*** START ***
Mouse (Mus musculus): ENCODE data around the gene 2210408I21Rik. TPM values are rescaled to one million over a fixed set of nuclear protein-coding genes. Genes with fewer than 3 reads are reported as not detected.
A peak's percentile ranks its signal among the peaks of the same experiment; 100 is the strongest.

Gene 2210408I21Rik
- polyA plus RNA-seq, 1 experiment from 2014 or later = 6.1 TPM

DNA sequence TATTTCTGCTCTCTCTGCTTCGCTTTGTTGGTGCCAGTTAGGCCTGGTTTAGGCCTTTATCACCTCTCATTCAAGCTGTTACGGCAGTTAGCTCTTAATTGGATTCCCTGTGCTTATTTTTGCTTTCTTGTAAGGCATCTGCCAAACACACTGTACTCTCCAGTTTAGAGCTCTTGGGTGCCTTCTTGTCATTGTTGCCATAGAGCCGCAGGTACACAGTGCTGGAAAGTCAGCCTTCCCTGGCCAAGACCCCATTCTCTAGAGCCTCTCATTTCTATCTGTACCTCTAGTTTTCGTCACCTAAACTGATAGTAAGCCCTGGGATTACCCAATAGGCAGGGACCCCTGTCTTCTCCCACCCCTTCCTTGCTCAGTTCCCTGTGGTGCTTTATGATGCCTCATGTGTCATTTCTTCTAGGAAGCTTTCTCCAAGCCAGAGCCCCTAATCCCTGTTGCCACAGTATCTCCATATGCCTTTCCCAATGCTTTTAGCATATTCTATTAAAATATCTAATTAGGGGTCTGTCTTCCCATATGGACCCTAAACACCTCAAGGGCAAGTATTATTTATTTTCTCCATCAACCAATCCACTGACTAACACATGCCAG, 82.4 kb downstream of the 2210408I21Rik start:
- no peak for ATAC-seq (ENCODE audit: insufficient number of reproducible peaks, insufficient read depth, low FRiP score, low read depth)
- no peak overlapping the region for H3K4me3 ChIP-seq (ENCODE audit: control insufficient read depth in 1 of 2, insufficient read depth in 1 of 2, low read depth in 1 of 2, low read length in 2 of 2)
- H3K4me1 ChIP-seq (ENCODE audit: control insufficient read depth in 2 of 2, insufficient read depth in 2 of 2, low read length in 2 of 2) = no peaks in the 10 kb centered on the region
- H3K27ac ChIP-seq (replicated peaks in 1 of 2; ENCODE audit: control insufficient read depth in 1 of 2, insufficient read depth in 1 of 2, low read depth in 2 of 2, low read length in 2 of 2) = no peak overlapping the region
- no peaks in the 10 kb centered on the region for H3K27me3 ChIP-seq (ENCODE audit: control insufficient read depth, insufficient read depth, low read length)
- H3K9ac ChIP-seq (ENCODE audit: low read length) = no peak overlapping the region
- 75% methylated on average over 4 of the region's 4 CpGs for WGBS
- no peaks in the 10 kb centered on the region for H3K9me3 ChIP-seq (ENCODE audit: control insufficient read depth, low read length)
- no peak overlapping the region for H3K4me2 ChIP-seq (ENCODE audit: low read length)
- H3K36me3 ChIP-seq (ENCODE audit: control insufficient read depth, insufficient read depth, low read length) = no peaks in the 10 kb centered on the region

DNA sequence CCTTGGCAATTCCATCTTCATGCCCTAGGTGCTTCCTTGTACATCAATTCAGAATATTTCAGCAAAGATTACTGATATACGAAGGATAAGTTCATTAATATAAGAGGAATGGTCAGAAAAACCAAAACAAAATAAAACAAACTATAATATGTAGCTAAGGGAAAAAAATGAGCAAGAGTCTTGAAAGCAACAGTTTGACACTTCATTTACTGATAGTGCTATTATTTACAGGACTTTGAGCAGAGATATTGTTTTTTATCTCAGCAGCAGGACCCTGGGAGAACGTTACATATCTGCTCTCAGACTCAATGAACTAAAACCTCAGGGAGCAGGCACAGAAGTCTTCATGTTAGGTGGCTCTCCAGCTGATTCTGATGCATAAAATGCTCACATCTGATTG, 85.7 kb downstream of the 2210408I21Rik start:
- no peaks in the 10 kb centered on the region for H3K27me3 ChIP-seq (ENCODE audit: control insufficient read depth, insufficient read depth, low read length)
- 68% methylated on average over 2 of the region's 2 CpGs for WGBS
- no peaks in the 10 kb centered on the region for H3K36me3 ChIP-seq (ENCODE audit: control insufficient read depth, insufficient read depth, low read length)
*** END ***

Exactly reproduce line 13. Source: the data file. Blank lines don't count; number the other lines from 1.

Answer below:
- no peaks in the 10 kb centered on the region for H3K9me3 ChIP-seq (ENCODE audit: control insufficient read depth, low read length)